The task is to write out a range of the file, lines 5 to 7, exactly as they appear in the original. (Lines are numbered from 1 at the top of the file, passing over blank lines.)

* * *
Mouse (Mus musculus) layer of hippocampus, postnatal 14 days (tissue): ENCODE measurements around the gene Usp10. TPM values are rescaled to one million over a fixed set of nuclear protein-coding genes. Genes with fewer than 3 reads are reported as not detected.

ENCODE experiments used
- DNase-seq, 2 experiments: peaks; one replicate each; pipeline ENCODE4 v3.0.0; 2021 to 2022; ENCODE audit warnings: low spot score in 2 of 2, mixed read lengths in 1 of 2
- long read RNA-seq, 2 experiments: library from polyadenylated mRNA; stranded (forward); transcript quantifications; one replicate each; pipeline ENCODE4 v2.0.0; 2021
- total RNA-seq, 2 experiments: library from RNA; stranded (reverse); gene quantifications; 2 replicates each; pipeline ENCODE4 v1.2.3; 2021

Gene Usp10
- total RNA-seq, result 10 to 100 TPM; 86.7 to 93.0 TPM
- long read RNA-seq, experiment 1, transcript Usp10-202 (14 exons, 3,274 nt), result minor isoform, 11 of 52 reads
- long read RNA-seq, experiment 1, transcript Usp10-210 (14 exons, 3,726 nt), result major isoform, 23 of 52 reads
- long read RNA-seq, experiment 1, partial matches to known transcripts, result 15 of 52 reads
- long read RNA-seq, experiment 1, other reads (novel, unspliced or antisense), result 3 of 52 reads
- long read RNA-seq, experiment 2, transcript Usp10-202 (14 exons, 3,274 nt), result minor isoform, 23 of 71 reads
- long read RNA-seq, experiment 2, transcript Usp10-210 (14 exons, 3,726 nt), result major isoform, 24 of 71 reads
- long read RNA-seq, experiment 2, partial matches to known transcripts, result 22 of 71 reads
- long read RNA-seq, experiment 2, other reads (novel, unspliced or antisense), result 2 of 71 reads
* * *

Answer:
- total RNA-seq, 2 experiments: library from RNA; stranded (reverse); gene quantifications; 2 replicates each; pipeline ENCODE4 v1.2.3; 2021

Gene Usp10
- total RNA-seq, result 10 to 100 TPM; 86.7 to 93.0 TPM